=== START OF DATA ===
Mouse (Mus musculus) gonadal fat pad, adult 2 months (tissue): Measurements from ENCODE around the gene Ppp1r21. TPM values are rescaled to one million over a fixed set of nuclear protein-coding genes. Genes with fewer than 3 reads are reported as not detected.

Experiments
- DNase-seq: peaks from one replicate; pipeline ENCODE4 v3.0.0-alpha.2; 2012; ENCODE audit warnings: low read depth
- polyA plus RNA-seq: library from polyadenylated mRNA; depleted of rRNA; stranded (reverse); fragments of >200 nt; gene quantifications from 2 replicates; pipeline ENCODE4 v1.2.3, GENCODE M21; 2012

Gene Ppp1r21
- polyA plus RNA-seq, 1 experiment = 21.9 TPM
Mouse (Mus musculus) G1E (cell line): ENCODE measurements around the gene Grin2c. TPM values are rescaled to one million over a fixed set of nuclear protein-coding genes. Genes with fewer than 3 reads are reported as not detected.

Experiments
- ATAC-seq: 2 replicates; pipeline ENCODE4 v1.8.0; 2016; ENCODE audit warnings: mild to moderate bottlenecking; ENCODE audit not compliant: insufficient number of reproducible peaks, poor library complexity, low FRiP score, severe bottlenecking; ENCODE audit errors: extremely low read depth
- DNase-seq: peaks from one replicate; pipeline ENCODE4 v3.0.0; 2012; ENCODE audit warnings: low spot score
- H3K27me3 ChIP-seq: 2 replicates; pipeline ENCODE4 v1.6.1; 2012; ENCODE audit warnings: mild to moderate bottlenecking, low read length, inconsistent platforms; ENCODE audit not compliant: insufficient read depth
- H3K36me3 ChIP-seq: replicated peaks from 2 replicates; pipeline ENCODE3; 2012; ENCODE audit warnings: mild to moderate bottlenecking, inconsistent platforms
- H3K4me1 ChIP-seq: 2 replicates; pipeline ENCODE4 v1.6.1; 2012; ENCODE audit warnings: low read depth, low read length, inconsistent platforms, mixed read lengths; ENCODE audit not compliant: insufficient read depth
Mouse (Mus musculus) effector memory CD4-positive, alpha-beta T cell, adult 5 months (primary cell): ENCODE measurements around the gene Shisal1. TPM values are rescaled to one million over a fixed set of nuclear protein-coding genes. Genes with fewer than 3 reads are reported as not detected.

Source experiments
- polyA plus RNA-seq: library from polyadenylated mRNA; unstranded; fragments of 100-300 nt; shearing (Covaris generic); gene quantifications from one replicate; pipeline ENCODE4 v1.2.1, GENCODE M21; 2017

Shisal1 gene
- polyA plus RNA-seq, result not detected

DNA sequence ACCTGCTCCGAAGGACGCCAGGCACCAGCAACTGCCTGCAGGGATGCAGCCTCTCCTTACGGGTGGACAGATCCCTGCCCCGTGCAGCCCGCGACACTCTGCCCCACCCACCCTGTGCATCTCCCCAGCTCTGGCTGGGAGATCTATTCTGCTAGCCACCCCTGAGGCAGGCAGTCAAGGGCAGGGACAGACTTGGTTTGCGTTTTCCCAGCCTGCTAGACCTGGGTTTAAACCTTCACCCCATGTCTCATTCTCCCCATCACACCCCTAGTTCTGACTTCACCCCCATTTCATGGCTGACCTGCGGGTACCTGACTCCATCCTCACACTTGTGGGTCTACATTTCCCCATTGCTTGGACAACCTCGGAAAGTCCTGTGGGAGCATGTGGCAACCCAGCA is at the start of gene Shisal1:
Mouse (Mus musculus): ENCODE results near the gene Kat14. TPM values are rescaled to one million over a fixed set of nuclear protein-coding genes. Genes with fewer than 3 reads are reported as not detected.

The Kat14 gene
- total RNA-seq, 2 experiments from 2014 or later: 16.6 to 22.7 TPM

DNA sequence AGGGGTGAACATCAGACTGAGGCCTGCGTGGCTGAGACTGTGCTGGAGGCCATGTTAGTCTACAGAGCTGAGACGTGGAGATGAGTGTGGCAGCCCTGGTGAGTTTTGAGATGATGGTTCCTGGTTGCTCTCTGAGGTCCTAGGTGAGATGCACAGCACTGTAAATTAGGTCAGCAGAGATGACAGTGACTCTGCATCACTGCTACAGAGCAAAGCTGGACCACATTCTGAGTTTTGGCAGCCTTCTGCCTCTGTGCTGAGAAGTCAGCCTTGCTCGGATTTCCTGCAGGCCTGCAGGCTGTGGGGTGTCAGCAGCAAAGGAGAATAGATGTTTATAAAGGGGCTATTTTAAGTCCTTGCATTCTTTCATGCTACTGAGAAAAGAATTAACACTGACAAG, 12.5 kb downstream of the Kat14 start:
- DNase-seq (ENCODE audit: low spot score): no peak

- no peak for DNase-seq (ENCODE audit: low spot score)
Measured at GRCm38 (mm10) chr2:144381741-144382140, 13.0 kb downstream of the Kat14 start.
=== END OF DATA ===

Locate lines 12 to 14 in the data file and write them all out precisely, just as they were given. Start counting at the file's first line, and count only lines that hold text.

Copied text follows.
- H3K36me3 ChIP-seq: replicated peaks from 2 replicates; pipeline ENCODE3; 2012; ENCODE audit warnings: mild to moderate bottlenecking, inconsistent platforms
- H3K4me1 ChIP-seq: 2 replicates; pipeline ENCODE4 v1.6.1; 2012; ENCODE audit warnings: low read depth, low read length, inconsistent platforms, mixed read lengths; ENCODE audit not compliant: insufficient read depth
Mouse (Mus musculus) effector memory CD4-positive, alpha-beta T cell, adult 5 months (primary cell): ENCODE measurements around the gene Shisal1. TPM values are rescaled to one million over a fixed set of nuclear protein-coding genes. Genes with fewer than 3 reads are reported as not detected.